In San Diego, the Embarcadero is the area along the harbor where some noteworthy nautical sights can be seen. The ships in the collection of the Maritime Museum of San Diego are docked here, including the majestic Star of India, and the long-serving USS Midway is currently serving out its retirement here as a museum ship.

Ocean Drive

To some, Ocean Drive will forever be the stretch of Miami Beach that is packed with buildings made in the Art Deco architectural style. Tours of the area are popular among architectural buffs, and the nightlife and shopping found there are a brilliant bonus!

In New Jersey, Ocean Drive has a different meaning: it’s a chain of smaller roads that run along the coast from Cape May up to Atlantic City. Crossing over several bridges along the way, this is a drive with pleasant seaside views aplenty.

Market Street

Philadelphia‘s Market Street is awash in history: Thomas Jefferson drafted the Declaration of Independence here, and the street was also home to Benjamin Franklin, George Washington and John Adams. Go for the history, stay for the shopping mall and convention center!

Market Street in San Francisco is a wide artery that stretches from Twin Peaks to the waterfront. It used to be swimming with cable cars; today, faux streetcars above and a subway line below keep it a humming and vital part of the city’s everyday life.

Four Hotels Worth a Visit (Even If You Can’t Afford to Stay There!)

Seeing a city’s notable buildings is often at the top of a tourist’s list: the skyscrapers, the museums, the galleries… And yet, even when they’re just as famous as any other building, hotels are often forgotten on the itinerary. It doesn’t matter if a room there is too posh for your pocketbook: most great hotels offer other experiences that are easier on the wallet, but still let you soak in the grand surroundings.

1. Chicago: The Drake


The prime lakeside location of the Drake ensures great views, but when you enter the Palm Court for high tea, you won’t care to look anywhere but the interior. The all-white décor is elegance itself, and on Wednesdays through Sundays there’s live harp music to add another layer of atmosphere.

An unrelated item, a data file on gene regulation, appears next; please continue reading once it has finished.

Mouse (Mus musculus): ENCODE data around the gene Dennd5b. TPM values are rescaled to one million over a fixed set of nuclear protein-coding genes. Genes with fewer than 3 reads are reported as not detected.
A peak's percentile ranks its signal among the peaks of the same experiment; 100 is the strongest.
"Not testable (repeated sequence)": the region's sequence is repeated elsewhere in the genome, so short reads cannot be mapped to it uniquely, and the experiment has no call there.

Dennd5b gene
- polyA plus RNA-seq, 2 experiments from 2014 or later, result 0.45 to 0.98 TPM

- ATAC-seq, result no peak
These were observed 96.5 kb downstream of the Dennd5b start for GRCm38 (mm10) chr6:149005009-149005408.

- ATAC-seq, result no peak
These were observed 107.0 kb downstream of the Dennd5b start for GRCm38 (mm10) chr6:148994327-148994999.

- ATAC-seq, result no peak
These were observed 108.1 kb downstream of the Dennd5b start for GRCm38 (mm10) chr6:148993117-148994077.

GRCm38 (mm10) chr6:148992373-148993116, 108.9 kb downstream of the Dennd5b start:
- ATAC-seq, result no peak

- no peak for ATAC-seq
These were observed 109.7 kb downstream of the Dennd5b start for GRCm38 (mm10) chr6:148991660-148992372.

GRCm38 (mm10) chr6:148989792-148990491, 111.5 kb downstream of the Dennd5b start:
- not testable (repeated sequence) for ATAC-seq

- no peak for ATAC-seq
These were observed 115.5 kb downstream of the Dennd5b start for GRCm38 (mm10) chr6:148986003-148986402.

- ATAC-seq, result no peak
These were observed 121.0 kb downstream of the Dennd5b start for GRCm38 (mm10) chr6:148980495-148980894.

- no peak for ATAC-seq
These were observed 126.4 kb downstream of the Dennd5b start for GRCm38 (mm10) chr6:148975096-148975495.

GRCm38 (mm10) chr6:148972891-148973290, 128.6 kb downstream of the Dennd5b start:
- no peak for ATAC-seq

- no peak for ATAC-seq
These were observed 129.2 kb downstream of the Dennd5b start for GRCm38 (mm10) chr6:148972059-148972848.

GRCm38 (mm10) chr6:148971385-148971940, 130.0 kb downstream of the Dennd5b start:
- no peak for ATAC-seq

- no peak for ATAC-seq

More things to do in Chicago

2. New York: The Plaza


Gatsby and company could afford to rent a room at the Plaza and drink the afternoon away. Maybe you can’t, but you could probably treat yourself to a $23 cocktail at its Champagne Bar. It’s the Plaza, after all – go a little nuts!

More things to do in New York City

3. San Francisco: The Fairmont

This historic Nob Hill hotel boasts a stately exterior and lobby, but inside awaits a bold contrast in style: the Tonga Room is a Polynesian-themed bar and restaurant that skirts the line between kitsch and class, and it exemplifies the post-World War II tiki craze.

More things to do in San Francisco

4. Miami: Fontainebleau Miami Beach

Decadence, Miami-style, is a big reason why this hotel has been featured in several films like Goldfinger and Scarface. After lingering in the lobby, go for an Italian dinner at Scarpetta, which was famous among local gourmands even before chef Nina Compton became a finalist on Top Chef.

More things to do in Miami

Did You Know? Boston


The Isabella Stewart Gardner Museum in Boston is the site of the largest art theft in history. It happened on March 18, 1990: two thieves posing as police officers stole 12 paintings worth a total of $500 million, including works by Rembrandt and Degas. The case remains unsolved to this day.

Things to do in Boston